WASHINGTON — Agriculture Secretary nominee Tom Vilsack sailed through his Senate confirmation hearing Wednesday while pledging enthusiastic support for federal purchases of fruits and vegetables.
A former Iowa governor, Vilsack effectively reassured specialty crop growers in states such as California, Florida and Texas that their interests will be protected within a sprawling agency most often associated with traditional Midwestern commodities.
"We can work with our schools to make sure fruits and vegetables are available," Vilsack said at the start of his session before the Senate Agriculture, Nutrition and Forestry Committee. "We will be very aggressive in this area."
Vilsack specifically praised groundbreaking specialty-crop provisions in the farm bill that was adopted last year over President George W. Bush's veto. These include $1 billion to purchase fruits and vegetables for school snacks in all 50 states. He endorsed other programs that help promote specialty crops overseas, and committed to support federal programs that assist organic agriculture.
He endorsed President-elect Barack Obama's vow to end child hunger in the United States by 2015.
The repeated invocation of fruit-and-vegetable programs, which account for only a fraction of the Agriculture Department's $95 billion annual budget, prompted one Midwestern lawmaker to urge Vilsack not to forget the needs of big commodity farms.
Vilsack, 58, assured Republican Sen. Pat Roberts of Kansas that he strongly supports those wheat, cotton and corn farms as well.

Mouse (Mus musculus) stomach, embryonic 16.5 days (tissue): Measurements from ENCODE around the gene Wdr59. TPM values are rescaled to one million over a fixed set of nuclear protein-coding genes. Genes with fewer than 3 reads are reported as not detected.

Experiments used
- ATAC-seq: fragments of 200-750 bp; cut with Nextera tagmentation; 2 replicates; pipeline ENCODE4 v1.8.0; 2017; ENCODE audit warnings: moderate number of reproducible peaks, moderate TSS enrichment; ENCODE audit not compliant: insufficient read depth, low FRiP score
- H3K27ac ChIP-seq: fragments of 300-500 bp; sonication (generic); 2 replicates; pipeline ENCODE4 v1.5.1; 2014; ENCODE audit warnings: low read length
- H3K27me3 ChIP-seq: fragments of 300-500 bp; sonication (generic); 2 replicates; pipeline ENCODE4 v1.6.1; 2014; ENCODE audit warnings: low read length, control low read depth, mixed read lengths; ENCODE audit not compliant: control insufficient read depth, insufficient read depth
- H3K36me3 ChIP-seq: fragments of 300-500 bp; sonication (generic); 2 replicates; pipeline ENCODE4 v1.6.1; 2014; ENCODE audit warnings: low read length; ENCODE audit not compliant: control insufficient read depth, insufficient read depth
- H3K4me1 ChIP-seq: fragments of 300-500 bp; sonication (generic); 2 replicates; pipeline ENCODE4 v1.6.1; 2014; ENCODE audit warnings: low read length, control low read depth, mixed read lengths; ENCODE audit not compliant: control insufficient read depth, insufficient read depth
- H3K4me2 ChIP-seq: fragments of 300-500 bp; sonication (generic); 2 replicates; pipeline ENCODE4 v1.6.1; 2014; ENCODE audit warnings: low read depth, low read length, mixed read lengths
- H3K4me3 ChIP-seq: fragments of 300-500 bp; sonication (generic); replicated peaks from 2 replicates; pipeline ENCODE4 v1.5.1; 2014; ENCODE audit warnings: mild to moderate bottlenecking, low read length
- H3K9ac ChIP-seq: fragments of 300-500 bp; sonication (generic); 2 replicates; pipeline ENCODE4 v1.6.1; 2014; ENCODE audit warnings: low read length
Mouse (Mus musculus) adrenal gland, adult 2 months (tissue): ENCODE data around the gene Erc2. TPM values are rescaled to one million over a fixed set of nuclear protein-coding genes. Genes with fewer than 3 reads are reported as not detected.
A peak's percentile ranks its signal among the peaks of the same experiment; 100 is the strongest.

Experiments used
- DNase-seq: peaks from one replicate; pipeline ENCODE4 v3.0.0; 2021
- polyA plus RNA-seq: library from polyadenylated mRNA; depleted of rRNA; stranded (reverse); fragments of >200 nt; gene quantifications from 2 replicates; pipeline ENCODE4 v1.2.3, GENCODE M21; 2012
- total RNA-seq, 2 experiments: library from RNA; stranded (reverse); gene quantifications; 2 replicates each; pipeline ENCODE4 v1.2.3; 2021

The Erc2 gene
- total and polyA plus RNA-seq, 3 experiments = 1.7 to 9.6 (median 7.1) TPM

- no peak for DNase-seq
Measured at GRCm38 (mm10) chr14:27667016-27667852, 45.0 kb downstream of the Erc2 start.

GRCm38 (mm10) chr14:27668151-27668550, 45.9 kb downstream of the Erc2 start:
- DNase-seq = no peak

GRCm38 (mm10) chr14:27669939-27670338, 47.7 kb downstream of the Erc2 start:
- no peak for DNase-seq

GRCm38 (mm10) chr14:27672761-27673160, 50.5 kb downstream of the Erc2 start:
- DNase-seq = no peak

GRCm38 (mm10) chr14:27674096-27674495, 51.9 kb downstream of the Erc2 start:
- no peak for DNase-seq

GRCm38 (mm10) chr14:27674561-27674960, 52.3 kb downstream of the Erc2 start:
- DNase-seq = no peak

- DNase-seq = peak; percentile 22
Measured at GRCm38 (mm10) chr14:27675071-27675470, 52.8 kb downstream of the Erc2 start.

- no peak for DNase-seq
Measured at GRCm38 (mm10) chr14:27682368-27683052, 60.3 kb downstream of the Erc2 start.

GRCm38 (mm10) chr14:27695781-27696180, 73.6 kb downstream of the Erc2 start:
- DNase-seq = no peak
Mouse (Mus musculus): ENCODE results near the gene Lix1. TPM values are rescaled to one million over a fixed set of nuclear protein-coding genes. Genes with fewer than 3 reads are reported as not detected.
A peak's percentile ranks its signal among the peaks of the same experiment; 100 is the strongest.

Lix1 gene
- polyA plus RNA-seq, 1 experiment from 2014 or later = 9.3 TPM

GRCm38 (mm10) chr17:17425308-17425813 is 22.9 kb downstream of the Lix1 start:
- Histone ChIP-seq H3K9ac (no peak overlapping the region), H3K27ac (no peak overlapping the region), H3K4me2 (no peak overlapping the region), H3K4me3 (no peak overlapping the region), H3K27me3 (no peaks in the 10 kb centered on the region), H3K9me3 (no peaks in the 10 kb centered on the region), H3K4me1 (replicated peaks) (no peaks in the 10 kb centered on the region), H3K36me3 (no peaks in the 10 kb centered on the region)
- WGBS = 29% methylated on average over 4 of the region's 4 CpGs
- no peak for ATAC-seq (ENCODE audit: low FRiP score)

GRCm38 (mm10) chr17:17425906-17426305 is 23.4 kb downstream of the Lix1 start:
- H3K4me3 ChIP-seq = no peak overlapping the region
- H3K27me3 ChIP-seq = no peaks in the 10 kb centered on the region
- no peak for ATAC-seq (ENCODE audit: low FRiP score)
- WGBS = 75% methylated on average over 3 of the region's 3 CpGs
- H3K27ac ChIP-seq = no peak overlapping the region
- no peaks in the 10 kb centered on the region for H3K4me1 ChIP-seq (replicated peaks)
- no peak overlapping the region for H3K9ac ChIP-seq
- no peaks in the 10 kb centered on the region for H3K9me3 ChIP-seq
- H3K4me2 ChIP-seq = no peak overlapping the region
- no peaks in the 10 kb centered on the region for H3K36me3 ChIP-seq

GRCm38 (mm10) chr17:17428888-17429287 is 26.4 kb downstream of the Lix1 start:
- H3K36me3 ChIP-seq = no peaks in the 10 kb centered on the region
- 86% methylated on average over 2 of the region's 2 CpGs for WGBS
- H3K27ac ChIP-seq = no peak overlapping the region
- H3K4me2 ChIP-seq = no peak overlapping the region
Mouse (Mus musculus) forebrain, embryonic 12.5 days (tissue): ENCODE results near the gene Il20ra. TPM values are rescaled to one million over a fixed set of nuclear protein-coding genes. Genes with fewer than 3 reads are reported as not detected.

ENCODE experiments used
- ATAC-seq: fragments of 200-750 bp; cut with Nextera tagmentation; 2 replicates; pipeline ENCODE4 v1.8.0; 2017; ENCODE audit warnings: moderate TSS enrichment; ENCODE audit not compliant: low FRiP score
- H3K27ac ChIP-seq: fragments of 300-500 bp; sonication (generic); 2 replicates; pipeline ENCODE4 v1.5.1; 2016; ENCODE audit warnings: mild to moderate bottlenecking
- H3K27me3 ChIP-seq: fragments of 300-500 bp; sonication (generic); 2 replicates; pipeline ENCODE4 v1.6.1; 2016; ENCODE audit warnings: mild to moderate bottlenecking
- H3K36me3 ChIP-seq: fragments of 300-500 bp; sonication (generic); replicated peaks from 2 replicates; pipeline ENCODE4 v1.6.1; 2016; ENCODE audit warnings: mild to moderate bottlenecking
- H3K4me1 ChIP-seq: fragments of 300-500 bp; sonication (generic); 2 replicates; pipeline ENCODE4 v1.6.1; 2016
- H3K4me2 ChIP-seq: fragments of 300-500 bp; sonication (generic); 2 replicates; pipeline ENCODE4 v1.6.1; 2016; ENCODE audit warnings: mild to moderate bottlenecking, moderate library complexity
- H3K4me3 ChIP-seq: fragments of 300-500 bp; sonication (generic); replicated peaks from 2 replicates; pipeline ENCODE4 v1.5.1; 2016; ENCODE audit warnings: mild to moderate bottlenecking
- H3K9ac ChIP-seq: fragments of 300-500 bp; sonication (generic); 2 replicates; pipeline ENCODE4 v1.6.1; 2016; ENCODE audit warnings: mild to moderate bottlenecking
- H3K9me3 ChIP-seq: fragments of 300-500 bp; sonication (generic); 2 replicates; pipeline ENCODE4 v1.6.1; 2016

A former trial lawyer and two-term governor, Vilsack easily won over Republican as well as Democratic members of the committee, and his nomination hasn't excited any Capitol Hill opposition. The hearing lasted a little more than two hours, and frequently only two or three senators from the 21-member committee were in the room at a time. Although lobbyists lined up outside before the hearing, there were plenty of seats still available for audience members.
"Your swift confirmation will ensure the Department of Agriculture has the leadership it needs," said Sen. Saxby Chambliss of Georgia, the panel's senior Republican.
Vilsack was born in Pennsylvania to an unwed mother and a father whose name he still doesn't know. He was adopted, and went on to graduate from Hamilton College in New York state and then Albany Law School. He rose through various elected offices in Iowa before serving as governor, and made a brief run for the Democratic presidential nomination that started in November 2006 and ended three months later.
While he didn't propose any new agriculture programs, Vilsack sounded open to the notion of providing additional assistance to troubled dairy farmers.
"There have been some very tragic circumstances in California, where dairy farmers have been so distressed that they have taken their own lives," Vilsack noted. "We need to . . . provide a glide path to stability in the industry."
Married to a teacher, Vilsack owns a 592-acre Iowa farm, about half of which is devoted to cropland. He reported receiving federal conservation payments, totaling about $7,500 a year, but hasn't received crop subsidies. He'll take a pay cut to join Obama's Cabinet, making only about two-thirds of the $300,000 a year he reported earning with the Des Moines-based law firm Dorsey & Whitney.
Vilsack still hasn't named his deputy secretary, a key position for which California farm groups are promoting Karen Ross, the president of the California Association of Winegrape Growers.
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